Saturday, April 6, 2013

via tweets - self, mortality, moocs

Will Richardson (@willrich45)
4/6/13 6:45 AM
Mindfulness: Observing Without

spend most of our mental lives winning imaginary arguments that are never actually going to take place. In other words, we exist in an epistemic matrix with a willful prescription to the blue pill.

brings me to a recently published paper by Erika N. Carlson, a PhD candidate at Washington University in St. Louis. Carlson proposes that mindfulness, defined as “paying attention to one’s current experience in a nonevaluative way,” may provide an effective means for acquiring self-knowledge. The “m

The first is nonevalution observation, which encourages people to consider information even if it threatens the ego
An observant ego, in sum, is a healthy ego.  

Second, we should pay attention to all the available information in a given moment (i.e., all thoughts, feelings, and behaviors). If this sounds obvious consider that compared to untrained individuals, people with mindfulness training preform better on conflict monitoring tasks, orientation tasks, standardized tests and working memory tasks.* Like impartial spectators, they consider all of the facts and avoid jumping to conclusions.

wonderful observation... unless you've observed some of those standardized tests..
they are mostly designed for that first.. memorized .... algorithm/answer.
you have to teach a kid .. how not to be mindful during our current day standardized tests.
low scores come from kids paying attention to their creativity.. to the possibility that there are no pat answers. to feelings behaviors curiosities the test question evokes at that moment in time.
they have to train... to stick with the trained answer.

And this brings me back to the scientific method. The amateur scientist begins by asking a question and looking for evidence. Yet Alexander Fleming showed us that observation might be the best starting point. We can learn from this. Our introspecting narrative-weaving mind is literally self-serving: one half agrees to ask all the questions, but in return the other half provides the desired answers. This is the epistemic matrix in action, and it thrives on questions. Despite this reality I’m optimistic about our frontal lobes. If Carlson is correct, mindfulness offers a way out. We simply need to observe ourselves, free of judgment, and question less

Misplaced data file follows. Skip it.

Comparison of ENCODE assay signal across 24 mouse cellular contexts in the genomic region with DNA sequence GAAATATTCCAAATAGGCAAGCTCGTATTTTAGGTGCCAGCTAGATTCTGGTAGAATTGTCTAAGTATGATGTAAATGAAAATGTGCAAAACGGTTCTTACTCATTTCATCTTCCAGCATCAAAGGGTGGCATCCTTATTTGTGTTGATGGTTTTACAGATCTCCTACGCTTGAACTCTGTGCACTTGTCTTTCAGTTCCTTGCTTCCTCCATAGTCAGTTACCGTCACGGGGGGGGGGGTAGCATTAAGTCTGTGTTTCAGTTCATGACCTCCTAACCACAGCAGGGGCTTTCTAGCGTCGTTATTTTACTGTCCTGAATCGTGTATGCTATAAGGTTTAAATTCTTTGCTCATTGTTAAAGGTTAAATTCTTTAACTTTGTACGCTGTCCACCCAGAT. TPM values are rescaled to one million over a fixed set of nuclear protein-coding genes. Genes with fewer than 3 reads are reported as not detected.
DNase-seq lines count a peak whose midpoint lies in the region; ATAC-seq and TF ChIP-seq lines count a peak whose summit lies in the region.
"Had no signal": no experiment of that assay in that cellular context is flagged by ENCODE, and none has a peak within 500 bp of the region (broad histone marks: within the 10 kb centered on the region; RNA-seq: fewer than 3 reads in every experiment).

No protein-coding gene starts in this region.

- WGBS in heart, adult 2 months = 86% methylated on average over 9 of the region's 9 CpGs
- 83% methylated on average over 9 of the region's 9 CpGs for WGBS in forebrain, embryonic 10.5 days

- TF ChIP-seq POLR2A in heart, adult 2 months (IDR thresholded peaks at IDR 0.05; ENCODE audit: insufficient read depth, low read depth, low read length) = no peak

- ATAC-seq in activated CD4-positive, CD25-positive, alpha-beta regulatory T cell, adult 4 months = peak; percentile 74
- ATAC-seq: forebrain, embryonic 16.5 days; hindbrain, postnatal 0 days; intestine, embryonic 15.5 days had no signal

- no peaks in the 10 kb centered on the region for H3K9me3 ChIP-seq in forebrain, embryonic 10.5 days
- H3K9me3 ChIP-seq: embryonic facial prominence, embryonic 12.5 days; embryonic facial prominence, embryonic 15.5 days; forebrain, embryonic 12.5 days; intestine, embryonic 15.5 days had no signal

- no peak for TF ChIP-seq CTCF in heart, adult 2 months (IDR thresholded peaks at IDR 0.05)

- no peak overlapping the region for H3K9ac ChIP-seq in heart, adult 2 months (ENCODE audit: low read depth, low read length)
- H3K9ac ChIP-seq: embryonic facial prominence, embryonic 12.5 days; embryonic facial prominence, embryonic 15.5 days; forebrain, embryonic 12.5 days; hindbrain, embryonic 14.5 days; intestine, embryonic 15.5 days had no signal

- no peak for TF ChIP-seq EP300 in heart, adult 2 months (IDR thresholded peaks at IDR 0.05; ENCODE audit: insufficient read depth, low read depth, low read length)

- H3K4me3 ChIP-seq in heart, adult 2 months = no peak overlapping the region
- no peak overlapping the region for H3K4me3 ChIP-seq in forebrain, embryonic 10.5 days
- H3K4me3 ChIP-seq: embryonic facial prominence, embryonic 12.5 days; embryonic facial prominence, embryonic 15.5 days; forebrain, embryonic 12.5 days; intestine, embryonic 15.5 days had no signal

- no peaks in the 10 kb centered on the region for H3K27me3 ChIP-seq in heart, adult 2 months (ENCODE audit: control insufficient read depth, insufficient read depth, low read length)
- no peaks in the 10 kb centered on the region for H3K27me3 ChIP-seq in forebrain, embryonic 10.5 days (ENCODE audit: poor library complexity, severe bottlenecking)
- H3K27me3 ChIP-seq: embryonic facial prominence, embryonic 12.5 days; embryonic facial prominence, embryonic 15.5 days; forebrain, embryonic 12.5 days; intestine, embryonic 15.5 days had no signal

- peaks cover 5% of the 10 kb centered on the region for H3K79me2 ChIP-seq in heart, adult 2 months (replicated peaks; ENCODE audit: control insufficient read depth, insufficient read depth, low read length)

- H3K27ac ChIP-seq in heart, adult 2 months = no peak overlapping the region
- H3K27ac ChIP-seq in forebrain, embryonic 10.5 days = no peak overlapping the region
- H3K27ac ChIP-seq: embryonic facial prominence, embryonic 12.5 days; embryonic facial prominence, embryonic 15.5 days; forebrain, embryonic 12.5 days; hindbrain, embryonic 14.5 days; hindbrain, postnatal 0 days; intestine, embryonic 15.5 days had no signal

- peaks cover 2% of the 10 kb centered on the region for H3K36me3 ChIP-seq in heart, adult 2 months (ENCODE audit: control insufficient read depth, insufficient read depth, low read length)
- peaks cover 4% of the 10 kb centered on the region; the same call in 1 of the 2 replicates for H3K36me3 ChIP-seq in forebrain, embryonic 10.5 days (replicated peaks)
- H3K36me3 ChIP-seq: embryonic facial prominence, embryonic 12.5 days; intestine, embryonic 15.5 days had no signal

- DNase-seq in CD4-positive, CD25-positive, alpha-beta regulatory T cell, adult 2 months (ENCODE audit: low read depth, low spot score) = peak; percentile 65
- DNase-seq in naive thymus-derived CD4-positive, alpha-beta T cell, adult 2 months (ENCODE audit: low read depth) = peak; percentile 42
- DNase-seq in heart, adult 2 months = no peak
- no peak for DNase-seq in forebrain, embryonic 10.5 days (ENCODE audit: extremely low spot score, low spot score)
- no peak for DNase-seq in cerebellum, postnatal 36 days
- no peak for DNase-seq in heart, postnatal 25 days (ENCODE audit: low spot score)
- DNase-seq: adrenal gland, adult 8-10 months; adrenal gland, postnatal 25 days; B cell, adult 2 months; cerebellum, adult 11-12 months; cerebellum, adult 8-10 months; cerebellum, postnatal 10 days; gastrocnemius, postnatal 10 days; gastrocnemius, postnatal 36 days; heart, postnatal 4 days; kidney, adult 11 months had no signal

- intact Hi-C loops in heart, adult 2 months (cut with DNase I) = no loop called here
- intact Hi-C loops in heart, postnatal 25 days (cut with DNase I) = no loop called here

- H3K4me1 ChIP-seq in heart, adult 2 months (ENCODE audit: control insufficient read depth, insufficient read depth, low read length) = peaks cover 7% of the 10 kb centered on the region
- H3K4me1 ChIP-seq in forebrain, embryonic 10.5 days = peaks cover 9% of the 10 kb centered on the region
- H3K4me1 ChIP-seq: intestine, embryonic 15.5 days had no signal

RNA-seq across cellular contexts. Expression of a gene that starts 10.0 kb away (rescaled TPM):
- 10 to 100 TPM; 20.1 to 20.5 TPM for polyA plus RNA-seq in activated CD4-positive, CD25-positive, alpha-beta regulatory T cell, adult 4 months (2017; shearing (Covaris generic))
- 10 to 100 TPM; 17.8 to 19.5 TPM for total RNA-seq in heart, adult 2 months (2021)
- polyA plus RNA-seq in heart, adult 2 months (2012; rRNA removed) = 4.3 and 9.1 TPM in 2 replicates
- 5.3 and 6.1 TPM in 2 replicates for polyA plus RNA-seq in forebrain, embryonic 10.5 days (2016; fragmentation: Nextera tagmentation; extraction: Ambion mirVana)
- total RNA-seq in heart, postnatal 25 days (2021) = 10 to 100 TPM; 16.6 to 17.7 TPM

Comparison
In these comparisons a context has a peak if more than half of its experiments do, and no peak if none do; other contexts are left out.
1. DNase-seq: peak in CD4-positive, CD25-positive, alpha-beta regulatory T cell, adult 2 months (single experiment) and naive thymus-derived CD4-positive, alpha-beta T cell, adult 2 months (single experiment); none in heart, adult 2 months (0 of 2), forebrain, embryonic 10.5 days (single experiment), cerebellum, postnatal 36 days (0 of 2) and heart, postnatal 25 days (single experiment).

bravo.. spot on...
but please don't attach to a test that doesnt allow for that (would be way too hard to

Carlson is correct, mindfulness offers a way out. We simply need to observe ourselves, free of judgment, and question less.  

Lisa Dabbs (@teachingwthsoul)
4/6/13 6:46 AM
Wow! Is stress another factor?"@pradagirl47: How sad it this--in the wealthiest country in the world? Thoughts?

Milton Ramirez (@tonnet)
4/6/13 6:47 AM
Why Do Students Enroll in (But Don’t Complete) MOOC Courses?
ess than 10 percent of MOOC students, on average, complete a course. That’s the conclusion of Katy Jordan of Open University, who published her analysis, pulled together from available data of some Massively Open Online Courses, or MOOCs.
But do completion rates matter?
While MOOCs can’t offer the promise of automatic promotion that degree programs can provide, they can offer a much lower-risk path to new workplace skills. Some students might lift specific skills out of courses without following through to completion
  1. 5.  “Are they boosting their CV? Are they changing their career track?” Rhee-Weise said. “I would love to know how this is tracking and helping in some way with employment. … It seems like a way in which we could blur the gap between unemployed college graduates and unfilled employment opportunities.”
degrees and radmatter and behance.. no?

“I’m not totally convinced yet that MOOCs will necessarily be completely disruptive to higher education,” said Rhee-Weise of the Innosight Institute, an organization founded upon forwarding the principal of disruptive innovation in education and healthcare. “I think in general we think they have the hallmarks of disruption. But what’s interesting is these are all emerging from the [universities] themselves, and when we have seen disruptors have success, they’ve come out of autonomous units” outside the formal education system.